The possibility of coexisting psychiatric illness was evaluated in an interview with the second author and with the use of the Minnesota Multiphasic Personality Inventory (MMPI). Each patient scored her pain on a five-point rating system designed by the clinical psychologist: 0 = no pain, I = mild pain requiring no medication, 2 = moderate pain responding to mild analgesia, 3 = severe pain necessitating potent pain relievers, and 4 = incapacitating pain, unresponsive to potent pain relievers, and an inability to function. All patients prospectively reported pain at levels 3 and 4, lasting for two to seven days each month.
The project was approved by the medical research committee (internal review board) of Sinai Hospital of Detroit, an affiliate of Wayne State University College of Medicine. Informed consent was obtained from each of the 39 subjects; it included a clause that required all the patients to have diagnostic laparoscopy to determine the presence or absence of pelvic pathology. Only those patients without demonstrable pelvic pathology were to be entered into the study group. Of the study patients, half were to under LUNA. None of the patients or the clinical psychologist were to know whether a therapeutic or diagnostic procedure was performed.
The method of placement into the control LUNA group was determined by the last digit of patient's hospital medical record number, assigned on the day of surgery. Even numbers were assigned the LUNA surgical group; those with odd numbers underwent the diagnostic laparoscopic procedure only.
Of the original 39 patients, 18 were excluded on the basis of pathology. Fifteen had endometriosis, two had pelvic inflammatory disease, and one had an abnormal MMPI
psychological profile. Of the remaining 21 candidates qualifying for surgery, 10 were in the control group and 11 in the LUNA group.
Routine preparation was made for diagnostic laparoscopy. With the patient intubated and under general anesthesia, the operating laparoscope was used to allow improved visualization and instrumentation of the cul-de-sac. LUNA surgery was then initiated. In the nulliparous the
utero-sacral ligaments were easily identified. Care was taken to avoid lateral pelvic structures, including the ureters. The operator stretched the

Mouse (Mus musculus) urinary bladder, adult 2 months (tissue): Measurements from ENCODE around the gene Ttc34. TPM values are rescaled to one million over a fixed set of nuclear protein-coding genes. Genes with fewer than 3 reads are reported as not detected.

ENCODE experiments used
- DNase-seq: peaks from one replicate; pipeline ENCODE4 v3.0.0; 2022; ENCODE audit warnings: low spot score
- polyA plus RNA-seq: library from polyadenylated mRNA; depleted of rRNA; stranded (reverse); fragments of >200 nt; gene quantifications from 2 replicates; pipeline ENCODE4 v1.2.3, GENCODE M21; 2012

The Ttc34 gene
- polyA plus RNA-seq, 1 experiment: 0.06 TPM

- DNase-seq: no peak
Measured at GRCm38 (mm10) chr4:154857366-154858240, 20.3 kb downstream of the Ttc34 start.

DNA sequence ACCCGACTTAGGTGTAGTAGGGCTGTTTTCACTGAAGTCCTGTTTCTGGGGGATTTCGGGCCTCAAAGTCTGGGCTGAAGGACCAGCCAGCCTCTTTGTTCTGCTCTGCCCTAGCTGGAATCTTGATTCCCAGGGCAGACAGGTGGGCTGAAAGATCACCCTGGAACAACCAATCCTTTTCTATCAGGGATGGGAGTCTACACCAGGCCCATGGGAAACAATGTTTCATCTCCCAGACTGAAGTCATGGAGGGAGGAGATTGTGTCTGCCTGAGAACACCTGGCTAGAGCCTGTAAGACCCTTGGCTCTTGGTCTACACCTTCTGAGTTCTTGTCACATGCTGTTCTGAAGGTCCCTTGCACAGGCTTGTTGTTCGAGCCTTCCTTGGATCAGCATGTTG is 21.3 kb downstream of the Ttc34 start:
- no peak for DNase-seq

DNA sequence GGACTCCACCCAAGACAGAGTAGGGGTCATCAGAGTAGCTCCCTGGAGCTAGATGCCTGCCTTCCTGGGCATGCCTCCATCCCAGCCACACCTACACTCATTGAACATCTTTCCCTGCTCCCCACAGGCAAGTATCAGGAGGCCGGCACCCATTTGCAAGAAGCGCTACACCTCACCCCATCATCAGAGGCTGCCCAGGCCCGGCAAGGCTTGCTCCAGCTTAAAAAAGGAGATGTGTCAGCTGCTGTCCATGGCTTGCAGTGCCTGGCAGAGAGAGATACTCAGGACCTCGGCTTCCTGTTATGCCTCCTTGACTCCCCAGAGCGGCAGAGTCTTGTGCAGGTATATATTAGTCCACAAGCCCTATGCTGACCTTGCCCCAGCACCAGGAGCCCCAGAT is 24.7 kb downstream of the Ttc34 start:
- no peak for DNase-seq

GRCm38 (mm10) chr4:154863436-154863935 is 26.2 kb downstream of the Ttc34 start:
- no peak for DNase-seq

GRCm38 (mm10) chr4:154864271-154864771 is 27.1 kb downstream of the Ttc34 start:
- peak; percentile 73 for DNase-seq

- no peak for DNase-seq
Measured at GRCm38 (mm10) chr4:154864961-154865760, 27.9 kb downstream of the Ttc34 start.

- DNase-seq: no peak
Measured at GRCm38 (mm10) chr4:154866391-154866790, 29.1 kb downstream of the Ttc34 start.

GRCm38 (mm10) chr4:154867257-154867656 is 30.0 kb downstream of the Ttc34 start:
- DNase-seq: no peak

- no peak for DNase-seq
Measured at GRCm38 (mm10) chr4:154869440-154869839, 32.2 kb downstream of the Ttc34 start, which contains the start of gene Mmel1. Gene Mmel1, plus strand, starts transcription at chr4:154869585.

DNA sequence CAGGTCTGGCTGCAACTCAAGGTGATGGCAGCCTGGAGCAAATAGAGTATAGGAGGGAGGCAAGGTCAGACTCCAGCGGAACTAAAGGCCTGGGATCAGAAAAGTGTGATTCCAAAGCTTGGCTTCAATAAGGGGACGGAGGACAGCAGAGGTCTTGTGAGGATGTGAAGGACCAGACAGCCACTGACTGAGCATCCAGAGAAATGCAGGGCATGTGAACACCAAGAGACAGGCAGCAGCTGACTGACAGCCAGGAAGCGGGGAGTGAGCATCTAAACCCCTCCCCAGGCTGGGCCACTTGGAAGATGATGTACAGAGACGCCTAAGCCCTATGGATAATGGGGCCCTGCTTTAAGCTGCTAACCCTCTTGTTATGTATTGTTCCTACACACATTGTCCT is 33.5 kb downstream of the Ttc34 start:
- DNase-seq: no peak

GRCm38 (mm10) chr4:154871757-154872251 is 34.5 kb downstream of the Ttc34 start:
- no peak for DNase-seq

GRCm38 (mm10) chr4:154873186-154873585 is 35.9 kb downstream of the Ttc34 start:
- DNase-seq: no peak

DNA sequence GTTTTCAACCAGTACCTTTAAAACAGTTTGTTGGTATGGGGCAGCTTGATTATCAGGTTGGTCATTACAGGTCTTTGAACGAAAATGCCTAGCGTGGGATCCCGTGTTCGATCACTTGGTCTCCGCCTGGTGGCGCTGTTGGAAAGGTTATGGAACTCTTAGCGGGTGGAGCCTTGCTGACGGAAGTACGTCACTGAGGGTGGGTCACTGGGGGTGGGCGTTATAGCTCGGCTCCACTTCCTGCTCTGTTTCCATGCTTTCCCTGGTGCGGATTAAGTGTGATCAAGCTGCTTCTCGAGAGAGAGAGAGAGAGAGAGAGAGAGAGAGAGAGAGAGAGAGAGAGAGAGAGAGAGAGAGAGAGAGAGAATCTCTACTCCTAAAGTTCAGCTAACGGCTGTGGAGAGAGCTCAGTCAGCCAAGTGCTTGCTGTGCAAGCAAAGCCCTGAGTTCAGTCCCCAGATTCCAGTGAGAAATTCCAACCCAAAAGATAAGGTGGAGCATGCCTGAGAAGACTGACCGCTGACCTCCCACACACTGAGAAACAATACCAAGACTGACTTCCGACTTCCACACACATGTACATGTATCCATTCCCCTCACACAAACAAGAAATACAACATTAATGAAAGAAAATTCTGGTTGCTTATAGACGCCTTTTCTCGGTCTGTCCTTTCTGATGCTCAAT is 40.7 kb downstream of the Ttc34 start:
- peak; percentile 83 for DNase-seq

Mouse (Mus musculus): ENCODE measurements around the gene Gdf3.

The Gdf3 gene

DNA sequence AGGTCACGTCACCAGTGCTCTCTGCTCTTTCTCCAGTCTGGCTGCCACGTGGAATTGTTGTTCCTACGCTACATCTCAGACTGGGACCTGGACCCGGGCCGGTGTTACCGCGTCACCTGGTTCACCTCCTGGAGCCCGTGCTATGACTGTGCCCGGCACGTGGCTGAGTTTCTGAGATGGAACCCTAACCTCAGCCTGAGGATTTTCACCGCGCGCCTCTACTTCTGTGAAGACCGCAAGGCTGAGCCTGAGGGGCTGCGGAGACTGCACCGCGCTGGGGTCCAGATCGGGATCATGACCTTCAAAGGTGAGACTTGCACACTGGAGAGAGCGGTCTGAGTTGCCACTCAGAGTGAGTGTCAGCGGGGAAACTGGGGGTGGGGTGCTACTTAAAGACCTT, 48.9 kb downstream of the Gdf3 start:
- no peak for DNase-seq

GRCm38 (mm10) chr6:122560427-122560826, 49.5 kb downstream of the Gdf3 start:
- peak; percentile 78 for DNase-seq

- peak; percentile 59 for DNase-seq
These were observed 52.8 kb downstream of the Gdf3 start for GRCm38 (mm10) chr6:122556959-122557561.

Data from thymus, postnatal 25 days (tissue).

utero-sacral ligaments by flexing the uterus upwards toward the anterior abdominal wall. Next, using a generator (Medical Electronics Systems, model 2000) set at 5.8 W, the
ligaments were coagulated at their insertion into the cervix using a 51-cm grasping forceps. Current was continued until blanching of the
utero-sacrals was noted. The effect on the tissue was limited to the
utero-sacral ligaments and slightly lateral. After dessication the grasping forceps were used to connect the cauterized areas in a U-like fashion along the base of the cervix. Using the mechanical operating scissors, the
utero-sacral ligaments were cut through. Current was then reapplied to the depth of this incision (Figure 1-3). Cervical dilatation was not performed since it can bring temporary relief to the dysmenorrheic patient. [6,7]
All 21 patients were followed for at least 12 months. None reported any complications or side effects. No statistical difference existed between the control and LUNA group based on the MMPI or psychological interview. The LUNA group reported more somatic complaints prior to surgery (Table I).
No patient in the laparoscopic group reported any relief from her dysmenorrheic complaints at 3 or 12 months after surgery. Nine of 11 patients who had LUNA reported almost complete relief from dysmenorrhea at three months. Five of these nine continued to report relief from dysmenorrhea one year after surgery.
Statistically, the Mann-Whitley U-test for paired, rank scoring showed significance below the .02 level of confidence at both the 2- and 12-month postoperative intervals (Table II). Of further importance was that women who reported surgical success also reported relief from the associated nausea, vomiting, diarrhea and headaches.
In the 1930s, extensive anatomic dissection revealed the pathways of the sympathetic and parasympathetic fibers to the cervix and uterus. Counseller noted that the sympathetic fibers from T10 to L1 were contained within the inferior hypogastric nerve, coursing along the vena cava and sacrum to enter the uterus through the
utero-sacral ligaments. The parasympathetic fibers from S1 to S4 traveled within the nerve erigentes, emerging in the lateral pelvis and forming ganglia lateral to the cervix (Frankenhauser's ganglion). Meigs had noted that